Many potential new purchasers of die castings do not understand what a die casting mold looks like or what the different types of molds that can be constructed are. The purchase of a mold is a large expenditure for the customer base and many times die cast quotes do not clearly define what type or quality of mold that is being offered thus creating an “apples to oranges” price comparison in the evaluation of a project.
There are various types of die casting dies and each serves a critical need for the customer.
The choice of which type of die casting die the customer requires is usually determined by the following:
• Size of the part to be cast
• Volume of parts required either annually or over the life of the project
• Requirements for “family” sets of parts
• Desirability of core slides to replace a machine operation
• Requirements for cast-in inserts to avoid assembly operations
These are the most common types of tools produced. They range from a single-cavity die with no slides, to a multiple-cavity die with any number of slides. The cavities are made from high-quality tool steel, retained in a quality holder block. The tool steel is heat treated to exacting standards that increase the life of the die cavities. Slides are components in the die that allow the casting to be formed with undercuts thus eliminating secondary machine operations and reducing part cost for higher quantity parts.
Production dies are built to critical dimensions, coring the maximum amount of stock from the casting, and allowing the agreed-upon amount of machining.
Left Graphic: 1 Cavity Production Die
Right Graphic: 6 Cavity Production Die
Left Graphic: 3 cavity family mold – 1 cavity of part A & 2 cavities of part B
Right Graphic: Unit frame with Die A & Die B. Die A is a unit mold with 1 cavity; Die B is a unit mold with 3 cavities. The center is part of the unit frame.
A unit die is a special type of production die that is used for lower volume and smaller sized parts. It is a lower cost production tool that has a standardized main die frame and replaceable cavity units. These replaceable units are designed to be removed from the main die frame without removing the standard frame from the die casting machine. This feature allows for quicker die set up time and becomes more effective for lower volume production runs.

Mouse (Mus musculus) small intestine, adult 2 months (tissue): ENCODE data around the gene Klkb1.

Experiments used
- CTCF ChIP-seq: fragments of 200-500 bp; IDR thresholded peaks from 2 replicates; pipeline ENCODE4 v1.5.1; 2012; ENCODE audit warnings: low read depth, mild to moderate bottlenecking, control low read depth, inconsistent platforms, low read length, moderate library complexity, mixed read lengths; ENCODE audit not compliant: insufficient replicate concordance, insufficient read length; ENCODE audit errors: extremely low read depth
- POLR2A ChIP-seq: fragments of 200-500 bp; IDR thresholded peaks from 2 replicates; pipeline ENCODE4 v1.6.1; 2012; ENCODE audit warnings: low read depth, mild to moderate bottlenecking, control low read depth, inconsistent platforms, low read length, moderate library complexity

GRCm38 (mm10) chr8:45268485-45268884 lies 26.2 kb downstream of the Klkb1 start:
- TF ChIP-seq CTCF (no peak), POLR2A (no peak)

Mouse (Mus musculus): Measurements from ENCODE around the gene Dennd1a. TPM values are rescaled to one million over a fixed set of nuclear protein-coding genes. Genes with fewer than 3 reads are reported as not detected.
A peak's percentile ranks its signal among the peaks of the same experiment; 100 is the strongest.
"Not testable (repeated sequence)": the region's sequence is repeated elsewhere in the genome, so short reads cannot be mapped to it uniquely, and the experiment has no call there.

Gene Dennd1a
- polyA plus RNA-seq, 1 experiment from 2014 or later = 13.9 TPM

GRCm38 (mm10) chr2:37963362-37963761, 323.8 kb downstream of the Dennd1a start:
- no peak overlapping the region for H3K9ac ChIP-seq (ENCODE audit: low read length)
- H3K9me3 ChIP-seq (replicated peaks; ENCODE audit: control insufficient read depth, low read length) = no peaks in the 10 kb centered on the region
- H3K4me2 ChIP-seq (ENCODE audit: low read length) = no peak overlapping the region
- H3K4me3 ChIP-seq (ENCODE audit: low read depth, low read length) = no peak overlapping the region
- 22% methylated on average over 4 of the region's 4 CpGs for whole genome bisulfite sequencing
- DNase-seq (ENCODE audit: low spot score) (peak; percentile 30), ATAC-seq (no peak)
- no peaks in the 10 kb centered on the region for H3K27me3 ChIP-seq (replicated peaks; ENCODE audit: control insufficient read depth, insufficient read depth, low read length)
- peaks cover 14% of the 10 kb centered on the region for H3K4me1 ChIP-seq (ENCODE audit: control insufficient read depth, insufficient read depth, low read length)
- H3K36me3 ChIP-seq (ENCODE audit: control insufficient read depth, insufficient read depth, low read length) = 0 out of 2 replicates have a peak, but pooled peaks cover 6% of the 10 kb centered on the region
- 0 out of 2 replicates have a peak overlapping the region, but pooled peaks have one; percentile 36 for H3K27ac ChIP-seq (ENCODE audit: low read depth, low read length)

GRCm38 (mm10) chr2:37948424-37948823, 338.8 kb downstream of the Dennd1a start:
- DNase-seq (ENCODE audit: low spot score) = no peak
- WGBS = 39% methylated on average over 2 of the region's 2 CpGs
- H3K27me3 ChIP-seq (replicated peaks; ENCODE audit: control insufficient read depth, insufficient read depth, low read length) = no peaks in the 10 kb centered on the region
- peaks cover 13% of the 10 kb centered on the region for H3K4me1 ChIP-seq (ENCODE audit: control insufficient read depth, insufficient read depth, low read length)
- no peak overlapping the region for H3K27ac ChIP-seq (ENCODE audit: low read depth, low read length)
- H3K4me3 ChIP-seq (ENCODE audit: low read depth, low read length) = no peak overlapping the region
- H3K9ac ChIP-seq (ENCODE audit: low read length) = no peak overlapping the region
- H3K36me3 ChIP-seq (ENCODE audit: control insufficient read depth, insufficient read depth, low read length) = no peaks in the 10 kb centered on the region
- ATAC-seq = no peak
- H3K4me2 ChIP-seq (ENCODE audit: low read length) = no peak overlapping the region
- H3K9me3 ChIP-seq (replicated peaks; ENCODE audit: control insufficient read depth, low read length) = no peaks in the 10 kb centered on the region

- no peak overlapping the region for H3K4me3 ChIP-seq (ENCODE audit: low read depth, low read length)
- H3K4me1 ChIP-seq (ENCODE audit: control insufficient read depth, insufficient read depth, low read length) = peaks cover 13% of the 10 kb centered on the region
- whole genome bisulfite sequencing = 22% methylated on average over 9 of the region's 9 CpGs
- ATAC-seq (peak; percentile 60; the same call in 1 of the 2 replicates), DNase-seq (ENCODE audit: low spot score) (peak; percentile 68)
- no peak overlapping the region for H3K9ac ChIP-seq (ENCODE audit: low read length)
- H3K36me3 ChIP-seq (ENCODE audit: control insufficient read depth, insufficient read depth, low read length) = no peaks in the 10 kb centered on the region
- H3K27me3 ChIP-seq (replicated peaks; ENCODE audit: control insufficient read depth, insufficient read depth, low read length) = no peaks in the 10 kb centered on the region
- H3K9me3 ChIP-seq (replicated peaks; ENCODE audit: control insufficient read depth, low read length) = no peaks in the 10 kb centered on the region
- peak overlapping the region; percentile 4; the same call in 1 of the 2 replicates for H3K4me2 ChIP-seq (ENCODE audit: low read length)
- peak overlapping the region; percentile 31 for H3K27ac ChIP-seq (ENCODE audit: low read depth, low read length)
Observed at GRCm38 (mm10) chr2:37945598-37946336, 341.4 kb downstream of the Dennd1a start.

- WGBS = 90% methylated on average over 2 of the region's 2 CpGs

The most common commercial types of unit dies are single and double unit holders. These types of dies are generally used for smaller parts, or a family of parts, with no slides or a minimum number of slides. Unit dies limit the use of core slides because of the configuration needed for interchangeable unit inserts and the limited space available.
The trim die is a tool that trims the runner, overflows, and flash from the casting. The trim dies are single or multiple cavity tools, made in the same configuration as the die casting die.
Depending on the shape of the casting, the trim die may be a simple open-and-close trim die or it may include as many slides as the die casting tool. In some cases multiple station trim dies will be used for successive trimming operations.
Trim dies require as much attention to detail in design as the die casting tools, and the use of quality materials should be specified to extend their productive life. They also reduce the labor cost in the deflashing of the die casting.
The grade of tooling materials to be used in the construction of a die casting die should be specified as high quality, at a minimum, and preferable premium quality. These requirements are based on the extremely high temperatures and pressures used in die casting production.
Tooling grade requirements will vary depending on the tooling component, the alloy being die cast, the critical character of the cast part design and the long-term production quantities desired. Every aspect of the proposed product’s design and production specifications must be discussed with the die caster before tooling material can be selected.
If you have any parts that may be a candidate for the die cast process please send your part prints and files toSales@diecasting.com
By Leonard Cordaro, President of Premier Die Casting Company